J-Link script files
In some situations it it necessary to customize some actions performed by J-Link. In most cases it is the connection sequence and/or the way in which a reset is performed by J-Link, since some custom hardware needs some special handling which cannot be integrated into the generic part of the J-Link software. J-Link script files are written in C-like syntax in order to have an easy start to learning how to write J-Link script files. The script file syntax supports most statements (if-else, while, declaration of variables, …) which are allowed in C, but not all of them. Moreover, there are some statements that are script file specific. The script file allows maximum flexibility, so almost any target initialization which is necessary can be supported. For further information regarding J-Link script files, please refer to the J-Link User Manual (UM08001), chapter J-Link script files.
Using J-Link script files
In some IDEs, the J-Link script file can be configured directly (e.g. in the project file). If the IDE does not offer a native J-Link script file configuration option, there are some alternative options which can be used to use J-Link script files anyhow. For further information regarding this, please refer to Using J-Link Script Files#Generic.
Please note that there are two different kind of script files:
- Plaintext script files (*.JLinkScriptFile)
- Pre-compiled script files (*.pex)
Both script file types are accepted by the DLL.
To use a .JLinkScript file in J-Link Commander, simply specify the path to the script file via command line:
JLink.exe <Other CLI options> -JLinkScriptFile C:\Work\MyFile.JLinkScript
To use a .JLinkScript file in Embedded Studio simply go to the project settings Project->Edit Options... and set the J-Link script file path under Debug->J-Link->Script File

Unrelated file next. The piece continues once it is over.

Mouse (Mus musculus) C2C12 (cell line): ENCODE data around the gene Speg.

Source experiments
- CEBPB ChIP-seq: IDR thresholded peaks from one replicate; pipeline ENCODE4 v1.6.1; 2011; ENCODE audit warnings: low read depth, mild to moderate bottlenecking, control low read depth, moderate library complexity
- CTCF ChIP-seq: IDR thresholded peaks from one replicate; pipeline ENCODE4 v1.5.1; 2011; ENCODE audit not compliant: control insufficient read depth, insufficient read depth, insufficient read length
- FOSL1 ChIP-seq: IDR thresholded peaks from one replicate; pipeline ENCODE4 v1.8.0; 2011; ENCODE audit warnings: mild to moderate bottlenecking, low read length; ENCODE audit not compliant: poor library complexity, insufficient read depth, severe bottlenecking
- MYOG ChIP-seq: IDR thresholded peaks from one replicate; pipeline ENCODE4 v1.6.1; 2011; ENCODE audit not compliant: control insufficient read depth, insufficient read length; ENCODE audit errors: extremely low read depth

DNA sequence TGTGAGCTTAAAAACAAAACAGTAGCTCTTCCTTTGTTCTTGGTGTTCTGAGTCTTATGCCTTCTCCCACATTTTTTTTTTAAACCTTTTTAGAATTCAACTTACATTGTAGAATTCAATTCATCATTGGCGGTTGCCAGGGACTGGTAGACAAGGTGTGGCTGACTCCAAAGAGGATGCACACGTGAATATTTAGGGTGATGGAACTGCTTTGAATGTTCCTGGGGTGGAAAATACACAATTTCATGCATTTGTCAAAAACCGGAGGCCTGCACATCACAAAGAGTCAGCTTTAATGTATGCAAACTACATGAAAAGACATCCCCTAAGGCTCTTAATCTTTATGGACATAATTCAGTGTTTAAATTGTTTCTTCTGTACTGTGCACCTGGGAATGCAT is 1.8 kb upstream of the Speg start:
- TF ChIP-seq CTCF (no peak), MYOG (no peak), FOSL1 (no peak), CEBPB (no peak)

The absolute path on the drive must be used. Note that macros can be used (e.g. "$(ProjectDir)/MyScript.JLinkScript").
To use a .JLinkScript file in Ozone first a Ozone project needs to be created. Next the .jdebug file needs to be edited. To set the J-Link script file function Project.SetJLinkScript(); needs to be used.
Either the absolute path on the drive or the relative path in regards to the .jdebug file can be used.
This function can be called in any of the Ozone project functions. More information can be found in the Ozone user manual.
If no J-Link settings file is present, "Default.JLinkScript" is loaded if present in the same directory as the J-Link DLL.
If a J-Link J-Link settings file is present, but no script file is specified inside of the script file, "<Name of the J-Link settings file>.JLinkScript" is loaded if present in the same directory as the J-Link settings file.
Alternatively, a J-Link script file can be specified by using one of the following ways:
- Via J-Link settings file:
- Add or edit the line
"ScriptFile="<path to script file>""
- (e.g. ScriptFile="C:\Work\Test.jlinkscript") to the [CPU] section of the J-Link settings file
- Via J-Link command strings
- Execute the command string
"ScriptFile = <path>"
- e.g. ScriptFile = C:\Work\Test.jlinkscript
- Via the J-Link control panel
J-Link script file samples
Exclude illegal memory regions
This example shows how to exclude an illegal memory region using the map region J-Link Command String. The J-Link DLL will ignore all read / write accesses to the specified region(s). This can be used if an IDE for example accesses an illegal memory address for some reason.
Connect to a specific core of a multi-core device
By default J-Link auto detects the ROM-table and selects the first core of the target device it finds. If you want to select another core as the by default selected core, you need to setup a J-LinkScript file. Within the JLinkScript file you need to define the AP map of the device, the AP to use for your core and the base address of the debug registers of the core you want to select.
The next example shows how to select the correct AP to connect to the Cortex-M7 core on a STM32H757 series device.
This example shows a special handling for NXP S32V234 (Cortex-A53, Cortex-M4, Cortex-M0+):
Override J-Link pins
This sample shows how to use the J-Link pin override functionality. This can be for example useful if a special sequence has to be send to the target in order to enable the debug interface.